tolIntNparConfLevel {EnvStats}  R Documentation 
Compute the confidence level associated with a nonparametric \beta
content tolerance
interval for a continuous distribution given the sample size, coverage, and ranks of the
order statistics used for the interval.
tolIntNparConfLevel(n, coverage = 0.95,
ltl.rank = ifelse(ti.type == "upper", 0, 1),
n.plus.one.minus.utl.rank = ifelse(ti.type == "lower", 0, 1),
ti.type = "two.sided")
n 
vector of positive integers specifying the sample sizes.
Missing ( 
coverage 
numeric vector of values between 0 and 1 indicating the desired coverage of the

ltl.rank 
vector of positive integers indicating the rank of the order statistic to use for the lower bound
of the tolerance interval. If 
n.plus.one.minus.utl.rank 
vector of positive integers related to the rank of the order statistic to use for
the upper bound of the tolerance interval. A value of

ti.type 
character string indicating what kind of tolerance interval to compute.
The possible values are 
If the arguments n
, coverage
, ltl.rank
, and
n.plus.one.minus.utl.rank
are not all the same length, they are replicated to be the
same length as the length of the longest argument.
The help file for tolIntNpar
explains how nonparametric \beta
content
tolerance intervals are constructed and how the confidence level
associated with the tolerance interval is computed based on specified values
for the sample size, the coverage, and the ranks of the order statistics used for
the bounds of the tolerance interval.
vector of values between 0 and 1 indicating the confidence level associated with the specified nonparametric tolerance interval.
See the help file for tolIntNpar
.
In the course of designing a sampling program, an environmental scientist may wish to determine
the relationship between sample size, coverage, and confidence level if one of the objectives of
the sampling program is to produce tolerance intervals. The functions
tolIntNparN
, tolIntNparCoverage
, tolIntNparConfLevel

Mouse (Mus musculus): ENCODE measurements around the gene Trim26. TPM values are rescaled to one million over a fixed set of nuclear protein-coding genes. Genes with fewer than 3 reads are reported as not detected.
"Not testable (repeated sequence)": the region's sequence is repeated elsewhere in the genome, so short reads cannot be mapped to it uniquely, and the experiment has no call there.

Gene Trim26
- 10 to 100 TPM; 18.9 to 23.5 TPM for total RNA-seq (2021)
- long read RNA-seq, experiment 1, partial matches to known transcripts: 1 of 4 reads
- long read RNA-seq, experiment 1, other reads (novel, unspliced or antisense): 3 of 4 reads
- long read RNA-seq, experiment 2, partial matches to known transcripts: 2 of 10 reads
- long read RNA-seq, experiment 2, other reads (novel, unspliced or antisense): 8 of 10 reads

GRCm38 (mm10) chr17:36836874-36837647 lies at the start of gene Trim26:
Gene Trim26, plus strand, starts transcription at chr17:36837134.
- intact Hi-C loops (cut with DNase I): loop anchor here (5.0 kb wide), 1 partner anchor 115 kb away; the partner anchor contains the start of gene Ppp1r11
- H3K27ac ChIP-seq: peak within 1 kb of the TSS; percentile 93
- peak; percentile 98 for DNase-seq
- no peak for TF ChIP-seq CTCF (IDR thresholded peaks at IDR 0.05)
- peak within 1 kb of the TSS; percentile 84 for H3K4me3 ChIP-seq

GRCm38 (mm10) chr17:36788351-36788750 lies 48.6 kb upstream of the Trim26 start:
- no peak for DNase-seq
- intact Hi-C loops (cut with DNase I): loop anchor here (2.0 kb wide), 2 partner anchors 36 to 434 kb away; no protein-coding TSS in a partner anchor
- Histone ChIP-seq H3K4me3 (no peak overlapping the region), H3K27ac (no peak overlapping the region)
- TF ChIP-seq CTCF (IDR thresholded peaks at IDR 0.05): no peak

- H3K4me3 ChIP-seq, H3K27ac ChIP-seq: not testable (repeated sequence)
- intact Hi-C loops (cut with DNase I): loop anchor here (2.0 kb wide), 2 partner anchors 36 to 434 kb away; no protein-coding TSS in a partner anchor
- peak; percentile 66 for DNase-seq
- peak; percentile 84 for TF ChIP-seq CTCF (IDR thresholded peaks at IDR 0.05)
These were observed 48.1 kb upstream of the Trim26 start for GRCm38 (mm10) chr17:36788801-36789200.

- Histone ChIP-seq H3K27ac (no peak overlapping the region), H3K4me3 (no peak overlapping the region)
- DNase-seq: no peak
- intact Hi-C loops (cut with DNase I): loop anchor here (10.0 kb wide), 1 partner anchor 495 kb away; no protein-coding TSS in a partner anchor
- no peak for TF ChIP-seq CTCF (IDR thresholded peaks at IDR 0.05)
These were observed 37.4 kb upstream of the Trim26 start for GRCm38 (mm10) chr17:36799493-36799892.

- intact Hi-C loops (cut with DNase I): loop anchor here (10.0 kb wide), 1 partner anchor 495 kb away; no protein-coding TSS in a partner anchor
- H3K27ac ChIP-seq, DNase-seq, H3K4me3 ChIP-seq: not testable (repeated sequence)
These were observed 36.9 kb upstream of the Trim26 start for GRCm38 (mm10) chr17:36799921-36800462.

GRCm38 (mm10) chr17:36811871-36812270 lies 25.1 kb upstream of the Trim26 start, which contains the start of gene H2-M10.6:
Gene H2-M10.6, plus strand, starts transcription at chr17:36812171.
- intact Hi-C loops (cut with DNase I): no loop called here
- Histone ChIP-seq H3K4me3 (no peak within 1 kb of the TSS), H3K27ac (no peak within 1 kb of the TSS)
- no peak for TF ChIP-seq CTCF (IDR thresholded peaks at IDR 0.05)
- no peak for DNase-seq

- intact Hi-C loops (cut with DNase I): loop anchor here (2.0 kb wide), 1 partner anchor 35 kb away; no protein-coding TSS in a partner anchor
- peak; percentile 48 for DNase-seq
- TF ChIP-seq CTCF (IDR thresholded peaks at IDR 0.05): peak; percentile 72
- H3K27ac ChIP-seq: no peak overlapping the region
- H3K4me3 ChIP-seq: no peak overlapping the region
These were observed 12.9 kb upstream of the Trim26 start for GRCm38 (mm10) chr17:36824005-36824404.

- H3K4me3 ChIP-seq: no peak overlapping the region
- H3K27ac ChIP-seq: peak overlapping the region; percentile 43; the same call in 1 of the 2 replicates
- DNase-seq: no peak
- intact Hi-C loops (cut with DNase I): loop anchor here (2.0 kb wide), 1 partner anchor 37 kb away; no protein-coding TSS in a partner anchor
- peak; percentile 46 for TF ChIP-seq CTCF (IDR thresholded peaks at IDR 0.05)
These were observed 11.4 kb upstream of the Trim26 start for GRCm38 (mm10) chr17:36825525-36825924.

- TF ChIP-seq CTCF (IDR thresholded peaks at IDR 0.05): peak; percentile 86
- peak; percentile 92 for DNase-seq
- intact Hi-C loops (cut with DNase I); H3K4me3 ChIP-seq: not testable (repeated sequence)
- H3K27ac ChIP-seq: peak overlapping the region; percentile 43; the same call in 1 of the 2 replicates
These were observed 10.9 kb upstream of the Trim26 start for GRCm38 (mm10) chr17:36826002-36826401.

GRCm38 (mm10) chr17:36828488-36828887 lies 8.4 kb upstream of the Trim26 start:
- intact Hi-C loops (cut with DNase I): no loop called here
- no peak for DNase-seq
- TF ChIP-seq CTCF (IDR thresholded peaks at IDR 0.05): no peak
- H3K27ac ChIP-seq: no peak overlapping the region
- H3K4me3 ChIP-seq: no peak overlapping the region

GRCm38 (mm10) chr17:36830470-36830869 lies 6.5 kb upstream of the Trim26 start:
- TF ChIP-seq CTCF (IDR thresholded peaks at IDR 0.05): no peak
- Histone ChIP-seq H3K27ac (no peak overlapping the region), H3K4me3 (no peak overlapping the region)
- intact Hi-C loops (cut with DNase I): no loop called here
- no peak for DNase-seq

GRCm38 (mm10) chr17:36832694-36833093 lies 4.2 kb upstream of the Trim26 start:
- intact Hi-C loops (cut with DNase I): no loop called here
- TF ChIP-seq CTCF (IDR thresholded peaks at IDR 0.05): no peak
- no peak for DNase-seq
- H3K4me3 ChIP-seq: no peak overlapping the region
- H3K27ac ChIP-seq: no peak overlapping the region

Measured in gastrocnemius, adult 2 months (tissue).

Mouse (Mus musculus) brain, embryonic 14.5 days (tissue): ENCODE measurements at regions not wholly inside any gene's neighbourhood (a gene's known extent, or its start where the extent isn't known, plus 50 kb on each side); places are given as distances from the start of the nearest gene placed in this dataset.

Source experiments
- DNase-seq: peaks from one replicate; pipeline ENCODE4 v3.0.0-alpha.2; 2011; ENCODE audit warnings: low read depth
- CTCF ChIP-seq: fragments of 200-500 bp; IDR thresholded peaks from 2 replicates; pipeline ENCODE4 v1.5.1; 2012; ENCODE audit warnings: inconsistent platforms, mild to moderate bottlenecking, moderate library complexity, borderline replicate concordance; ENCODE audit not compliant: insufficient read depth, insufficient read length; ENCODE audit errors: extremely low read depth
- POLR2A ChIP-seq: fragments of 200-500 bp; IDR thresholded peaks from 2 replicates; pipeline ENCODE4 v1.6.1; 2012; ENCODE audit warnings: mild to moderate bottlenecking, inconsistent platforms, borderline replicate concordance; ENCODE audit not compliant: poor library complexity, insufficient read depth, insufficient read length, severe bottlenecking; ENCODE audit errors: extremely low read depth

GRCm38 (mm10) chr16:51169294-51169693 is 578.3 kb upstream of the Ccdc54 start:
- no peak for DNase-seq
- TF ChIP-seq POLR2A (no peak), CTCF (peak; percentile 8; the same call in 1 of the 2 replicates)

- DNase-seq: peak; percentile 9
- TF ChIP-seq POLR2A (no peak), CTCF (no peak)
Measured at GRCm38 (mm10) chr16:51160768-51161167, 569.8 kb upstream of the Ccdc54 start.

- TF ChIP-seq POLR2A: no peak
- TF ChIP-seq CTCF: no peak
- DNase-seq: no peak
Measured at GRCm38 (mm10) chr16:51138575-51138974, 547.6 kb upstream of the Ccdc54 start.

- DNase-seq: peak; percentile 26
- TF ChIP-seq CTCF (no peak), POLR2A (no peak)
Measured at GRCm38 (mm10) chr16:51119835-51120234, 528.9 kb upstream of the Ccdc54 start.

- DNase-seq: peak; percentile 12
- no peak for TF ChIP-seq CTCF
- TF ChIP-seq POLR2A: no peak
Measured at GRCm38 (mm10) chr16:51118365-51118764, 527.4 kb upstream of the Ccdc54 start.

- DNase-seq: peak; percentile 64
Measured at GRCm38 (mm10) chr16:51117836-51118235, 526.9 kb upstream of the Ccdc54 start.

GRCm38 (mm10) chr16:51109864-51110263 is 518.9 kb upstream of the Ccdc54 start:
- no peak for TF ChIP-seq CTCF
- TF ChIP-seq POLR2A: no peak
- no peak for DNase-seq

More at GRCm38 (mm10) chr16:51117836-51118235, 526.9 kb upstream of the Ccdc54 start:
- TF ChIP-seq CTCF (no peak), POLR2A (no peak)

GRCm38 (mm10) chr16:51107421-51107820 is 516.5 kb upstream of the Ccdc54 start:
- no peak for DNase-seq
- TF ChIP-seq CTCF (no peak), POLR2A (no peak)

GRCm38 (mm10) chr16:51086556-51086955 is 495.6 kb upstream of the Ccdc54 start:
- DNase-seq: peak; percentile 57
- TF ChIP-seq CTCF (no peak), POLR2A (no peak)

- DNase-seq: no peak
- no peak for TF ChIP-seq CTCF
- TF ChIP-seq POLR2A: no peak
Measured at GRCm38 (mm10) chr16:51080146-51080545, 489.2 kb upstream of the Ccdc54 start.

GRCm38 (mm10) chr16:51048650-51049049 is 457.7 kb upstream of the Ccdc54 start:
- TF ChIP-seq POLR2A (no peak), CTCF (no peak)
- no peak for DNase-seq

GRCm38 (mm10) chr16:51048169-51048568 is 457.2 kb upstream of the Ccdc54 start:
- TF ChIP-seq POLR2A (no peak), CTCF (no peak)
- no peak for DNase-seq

, and
plotTolIntNparDesign
can be used to investigate these relationships for
constructing nonparametric tolerance intervals.
Steven P. Millard (EnvStats@ProbStatInfo.com)
See the help file for tolIntNpar
.
tolIntNpar
, tolIntNparN
, tolIntNparCoverage
,
plotTolIntNparDesign
.
# Look at how the confidence level of a nonparametric tolerance interval increases with
# increasing sample size:
seq(10, 60, by=10)
#[1] 10 20 30 40 50 60
round(tolIntNparConfLevel(n = seq(10, 60, by = 10)), 2)
#[1] 0.09 0.26 0.45 0.60 0.72 0.81
#
# Look at how the confidence level of a nonparametric tolerance interval decreases with
# increasing coverage:
seq(0.5, 0.9, by = 0.1)
#[1] 0.5 0.6 0.7 0.8 0.9
round(tolIntNparConfLevel(n = 10, coverage = seq(0.5, 0.9, by = 0.1)), 2)
#[1] 0.99 0.95 0.85 0.62 0.26
#
# Look at how the confidence level of a nonparametric tolerance interval decreases with the
# rank of the lower tolerance limit:
round(tolIntNparConfLevel(n = 60, ltl.rank = 1:5), 2)
#[1] 0.81 0.58 0.35 0.18 0.08
#==========
# Example 174 on page 1721 of USEPA (2009) uses copper concentrations (ppb) from 3
# background wells to set an upper limit for 2 compliance wells. There are 6 observations
# per well, and the maximum value from the 3 wells is set to the 95% confidence upper
# tolerance limit, and we need to determine the coverage of this tolerance interval.
tolIntNparCoverage(n = 24, conf.level = 0.95, ti.type = "upper")
#[1] 0.8826538
# Here we will modify the example and determine the confidence level of the tolerance
# interval when we set the coverage to 95%.
tolIntNparConfLevel(n = 24, coverage = 0.95, ti.type = "upper")
# [1] 0.708011